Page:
AT&T has agreed to buy 4G licenses in 14 states from spectrum speculator Aloha Partners, gaining spectrum in key cities like San Francisco, Austin, San Antonio, Denver, Pittsburgh, Cleveland and Indianapolis. The companies didn’t reveal the price tag of the transaction.
Now that AT&T is nearly done with its initial LTE rollout, it’s shifting its focus from building network coverage to adding more network capacity, just as its archrival Verizon Wireless is doing. It’s looking to expand into different frequency bands beyond the 700 MHz airwaves its current LTE network resides on, and it’s becoming apparent that it’s targeting the same Advanced Wireless Service (AWS) bands used by T-Mobile and Verizon for that new network.
That’s a little surprising since AT&T has lacked key geographic coverage at AWS, and in fact, it was forced to give up a lot of those 1700/2100 MHz airwaves to T-Mobile as a consolation prize when its merger failed. But in the last year, it’s been trying to rebuild its frequency collection. It’s attempting to buy Leap Wireless, a key AWS holder in many cities, and the Aloha deal will bulk up its holdings further.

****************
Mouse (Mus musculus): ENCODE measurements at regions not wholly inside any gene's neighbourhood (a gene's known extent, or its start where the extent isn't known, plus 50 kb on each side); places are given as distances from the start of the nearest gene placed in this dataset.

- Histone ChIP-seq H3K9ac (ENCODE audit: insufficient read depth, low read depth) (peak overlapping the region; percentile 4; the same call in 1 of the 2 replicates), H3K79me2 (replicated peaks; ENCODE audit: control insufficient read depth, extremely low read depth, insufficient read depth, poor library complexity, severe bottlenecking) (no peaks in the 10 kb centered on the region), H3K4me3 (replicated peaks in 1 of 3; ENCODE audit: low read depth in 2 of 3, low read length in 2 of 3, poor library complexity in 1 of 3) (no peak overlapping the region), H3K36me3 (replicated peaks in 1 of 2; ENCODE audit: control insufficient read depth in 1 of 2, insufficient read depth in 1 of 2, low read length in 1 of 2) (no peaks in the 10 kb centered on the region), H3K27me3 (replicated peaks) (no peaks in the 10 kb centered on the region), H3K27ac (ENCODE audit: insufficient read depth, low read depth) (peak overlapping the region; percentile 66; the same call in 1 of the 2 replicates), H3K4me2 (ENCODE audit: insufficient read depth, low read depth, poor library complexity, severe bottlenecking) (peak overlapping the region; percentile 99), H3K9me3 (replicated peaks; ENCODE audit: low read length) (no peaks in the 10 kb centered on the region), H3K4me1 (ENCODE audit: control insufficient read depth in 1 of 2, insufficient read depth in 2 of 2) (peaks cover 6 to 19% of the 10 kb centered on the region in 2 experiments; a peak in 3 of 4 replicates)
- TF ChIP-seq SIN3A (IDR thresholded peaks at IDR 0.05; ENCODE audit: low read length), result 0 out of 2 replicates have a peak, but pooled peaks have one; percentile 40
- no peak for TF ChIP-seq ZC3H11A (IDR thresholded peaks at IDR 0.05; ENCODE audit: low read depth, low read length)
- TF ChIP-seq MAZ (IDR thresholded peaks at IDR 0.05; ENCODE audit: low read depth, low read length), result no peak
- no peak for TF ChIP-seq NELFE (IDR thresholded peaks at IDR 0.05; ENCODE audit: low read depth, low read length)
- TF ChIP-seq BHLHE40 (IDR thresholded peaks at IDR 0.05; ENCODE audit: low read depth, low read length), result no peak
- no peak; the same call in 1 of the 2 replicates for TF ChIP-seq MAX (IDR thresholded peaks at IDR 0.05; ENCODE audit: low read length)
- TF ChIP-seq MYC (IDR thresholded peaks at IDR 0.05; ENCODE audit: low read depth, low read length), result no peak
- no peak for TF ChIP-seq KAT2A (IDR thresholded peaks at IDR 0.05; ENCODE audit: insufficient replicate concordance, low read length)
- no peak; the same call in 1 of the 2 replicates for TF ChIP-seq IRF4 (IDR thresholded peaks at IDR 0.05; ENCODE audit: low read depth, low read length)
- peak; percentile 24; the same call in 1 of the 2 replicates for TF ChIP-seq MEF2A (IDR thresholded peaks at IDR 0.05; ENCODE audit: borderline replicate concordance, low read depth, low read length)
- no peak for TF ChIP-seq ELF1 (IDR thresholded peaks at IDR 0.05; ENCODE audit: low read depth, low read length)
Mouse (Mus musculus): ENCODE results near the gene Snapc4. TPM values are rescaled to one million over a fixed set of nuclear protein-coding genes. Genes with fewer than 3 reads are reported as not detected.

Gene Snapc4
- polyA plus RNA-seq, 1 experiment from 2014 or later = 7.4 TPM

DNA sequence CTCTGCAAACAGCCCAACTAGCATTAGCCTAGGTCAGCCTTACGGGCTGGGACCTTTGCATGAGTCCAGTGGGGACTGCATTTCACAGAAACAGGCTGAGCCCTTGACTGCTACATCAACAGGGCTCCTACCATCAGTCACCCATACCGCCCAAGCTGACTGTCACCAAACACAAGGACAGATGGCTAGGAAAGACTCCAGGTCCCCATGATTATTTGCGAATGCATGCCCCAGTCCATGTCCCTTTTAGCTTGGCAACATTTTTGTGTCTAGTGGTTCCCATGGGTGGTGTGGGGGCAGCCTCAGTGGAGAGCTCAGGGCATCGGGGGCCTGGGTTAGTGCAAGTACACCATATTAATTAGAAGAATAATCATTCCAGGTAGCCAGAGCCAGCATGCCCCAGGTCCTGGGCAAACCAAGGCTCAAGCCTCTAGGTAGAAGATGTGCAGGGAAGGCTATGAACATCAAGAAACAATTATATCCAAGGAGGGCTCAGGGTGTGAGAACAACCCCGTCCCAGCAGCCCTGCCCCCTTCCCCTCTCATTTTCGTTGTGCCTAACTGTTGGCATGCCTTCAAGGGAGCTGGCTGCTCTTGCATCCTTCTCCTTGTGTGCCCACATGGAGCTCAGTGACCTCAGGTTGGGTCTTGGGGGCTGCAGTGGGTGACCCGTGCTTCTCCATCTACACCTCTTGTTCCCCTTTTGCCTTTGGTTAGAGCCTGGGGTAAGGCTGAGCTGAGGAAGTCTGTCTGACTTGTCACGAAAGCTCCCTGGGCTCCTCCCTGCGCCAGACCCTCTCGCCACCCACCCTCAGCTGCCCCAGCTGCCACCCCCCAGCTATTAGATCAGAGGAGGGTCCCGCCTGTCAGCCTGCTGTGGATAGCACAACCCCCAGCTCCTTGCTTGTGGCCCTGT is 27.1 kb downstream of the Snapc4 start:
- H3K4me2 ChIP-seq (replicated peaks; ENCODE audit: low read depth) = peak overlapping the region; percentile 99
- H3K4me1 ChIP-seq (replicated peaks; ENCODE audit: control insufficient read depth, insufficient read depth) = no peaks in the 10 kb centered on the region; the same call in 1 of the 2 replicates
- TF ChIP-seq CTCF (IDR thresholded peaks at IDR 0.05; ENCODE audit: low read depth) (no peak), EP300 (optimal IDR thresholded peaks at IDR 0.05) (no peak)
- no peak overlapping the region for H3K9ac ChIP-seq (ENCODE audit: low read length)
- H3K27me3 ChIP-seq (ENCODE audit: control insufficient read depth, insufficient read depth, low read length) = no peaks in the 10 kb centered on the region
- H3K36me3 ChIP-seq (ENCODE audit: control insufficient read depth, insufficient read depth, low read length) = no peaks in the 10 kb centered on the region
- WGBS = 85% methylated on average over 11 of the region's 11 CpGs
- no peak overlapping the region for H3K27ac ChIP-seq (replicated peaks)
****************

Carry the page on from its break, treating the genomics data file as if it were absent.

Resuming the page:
AT&T isn’t focusing on a single spectrum band for the next phase of its LTE rollout, though. It’s already launched LTE in the PCS band – borrowing bandwidth from its older 2G and 3G networks – in Baltimore, Dallas, New York City, Philadelphia, San Francisco and Washington, D.C. It also has plans to use 2.3 GHz frequencies and possibly even its original cellular frequencies for 4G as well.
AT&T doesn’t have the contiguous airwaves to string together the LTE monsters Verizon and T-Mobile are currently deploying, at least not yet. But it can certainly add plenty of incremental capacity to its network – enough to keep its 4G customers happy. Combined with AT&T’s aggressive plan to seed its networks with small cells, its LTE networks are about to get a lot more powerful.
As for Aloha Partners, AT&T has a long history with the spectrum squatter. Ma Bell bought its original 4G airwaves from Aloha in 2007, and now it’s taking possession of its AWS airwaves after they’ve sat dormant for eight years.